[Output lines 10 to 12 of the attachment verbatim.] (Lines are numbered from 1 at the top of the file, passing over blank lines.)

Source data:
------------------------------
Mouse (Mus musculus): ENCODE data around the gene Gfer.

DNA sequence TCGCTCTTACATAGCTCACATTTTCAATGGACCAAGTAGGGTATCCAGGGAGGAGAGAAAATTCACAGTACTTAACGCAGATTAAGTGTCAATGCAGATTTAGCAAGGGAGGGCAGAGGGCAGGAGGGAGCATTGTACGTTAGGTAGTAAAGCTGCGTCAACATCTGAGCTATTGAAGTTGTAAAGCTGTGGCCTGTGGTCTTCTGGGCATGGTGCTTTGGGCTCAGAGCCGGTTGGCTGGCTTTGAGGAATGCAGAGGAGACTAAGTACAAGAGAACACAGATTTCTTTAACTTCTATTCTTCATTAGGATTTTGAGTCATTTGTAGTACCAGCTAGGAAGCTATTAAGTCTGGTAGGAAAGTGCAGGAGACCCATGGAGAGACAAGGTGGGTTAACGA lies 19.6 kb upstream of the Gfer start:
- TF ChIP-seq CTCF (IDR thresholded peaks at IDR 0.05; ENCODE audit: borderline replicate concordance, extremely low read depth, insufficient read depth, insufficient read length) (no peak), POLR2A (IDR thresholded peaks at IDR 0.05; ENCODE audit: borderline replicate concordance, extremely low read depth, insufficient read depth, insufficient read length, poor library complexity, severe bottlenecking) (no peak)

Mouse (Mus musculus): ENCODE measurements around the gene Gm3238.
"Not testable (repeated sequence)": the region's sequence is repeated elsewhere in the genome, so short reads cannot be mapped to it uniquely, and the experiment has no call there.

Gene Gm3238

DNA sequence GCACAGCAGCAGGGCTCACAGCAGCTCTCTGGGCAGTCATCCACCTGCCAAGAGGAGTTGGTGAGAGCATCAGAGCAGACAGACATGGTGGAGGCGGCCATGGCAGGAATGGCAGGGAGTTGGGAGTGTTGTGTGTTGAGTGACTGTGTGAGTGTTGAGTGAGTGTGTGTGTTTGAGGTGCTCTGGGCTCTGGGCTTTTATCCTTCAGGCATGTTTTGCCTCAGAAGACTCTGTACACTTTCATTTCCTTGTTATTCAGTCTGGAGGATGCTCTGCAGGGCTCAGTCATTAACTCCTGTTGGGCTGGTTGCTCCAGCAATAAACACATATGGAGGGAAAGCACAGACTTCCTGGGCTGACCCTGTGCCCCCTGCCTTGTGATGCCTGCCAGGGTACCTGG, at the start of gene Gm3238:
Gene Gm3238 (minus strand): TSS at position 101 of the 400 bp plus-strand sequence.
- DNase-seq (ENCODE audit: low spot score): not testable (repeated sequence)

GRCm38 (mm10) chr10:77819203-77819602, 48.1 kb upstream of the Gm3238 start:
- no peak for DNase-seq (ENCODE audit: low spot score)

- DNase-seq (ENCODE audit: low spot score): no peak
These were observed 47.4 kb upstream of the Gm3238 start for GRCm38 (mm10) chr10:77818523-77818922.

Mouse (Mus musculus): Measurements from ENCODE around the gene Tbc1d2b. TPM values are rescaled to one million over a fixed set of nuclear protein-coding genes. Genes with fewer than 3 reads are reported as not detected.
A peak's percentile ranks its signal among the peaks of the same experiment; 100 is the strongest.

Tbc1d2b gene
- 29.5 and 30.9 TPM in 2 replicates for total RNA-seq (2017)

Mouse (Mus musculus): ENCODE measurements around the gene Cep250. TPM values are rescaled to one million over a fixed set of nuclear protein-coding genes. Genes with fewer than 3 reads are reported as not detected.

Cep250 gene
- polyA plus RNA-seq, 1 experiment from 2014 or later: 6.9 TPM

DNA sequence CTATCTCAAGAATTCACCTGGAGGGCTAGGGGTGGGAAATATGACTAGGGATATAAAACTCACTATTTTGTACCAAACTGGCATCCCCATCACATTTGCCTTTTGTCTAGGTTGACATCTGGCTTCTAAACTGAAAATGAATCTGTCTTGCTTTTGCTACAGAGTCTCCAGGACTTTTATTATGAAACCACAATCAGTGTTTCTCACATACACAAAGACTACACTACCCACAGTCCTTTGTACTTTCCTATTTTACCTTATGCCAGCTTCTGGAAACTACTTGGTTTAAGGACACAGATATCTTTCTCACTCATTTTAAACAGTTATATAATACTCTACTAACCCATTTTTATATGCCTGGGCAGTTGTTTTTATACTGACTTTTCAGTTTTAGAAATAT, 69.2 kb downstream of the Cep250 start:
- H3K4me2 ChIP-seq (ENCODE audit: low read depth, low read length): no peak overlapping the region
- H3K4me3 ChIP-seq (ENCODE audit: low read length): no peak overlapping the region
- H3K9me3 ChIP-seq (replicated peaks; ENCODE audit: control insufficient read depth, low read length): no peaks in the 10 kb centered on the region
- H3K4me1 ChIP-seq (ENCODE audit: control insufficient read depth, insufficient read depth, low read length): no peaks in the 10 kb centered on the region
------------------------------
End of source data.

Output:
GRCm38 (mm10) chr10:77819203-77819602, 48.1 kb upstream of the Gm3238 start:
- no peak for DNase-seq (ENCODE audit: low spot score)

- DNase-seq (ENCODE audit: low spot score): no peak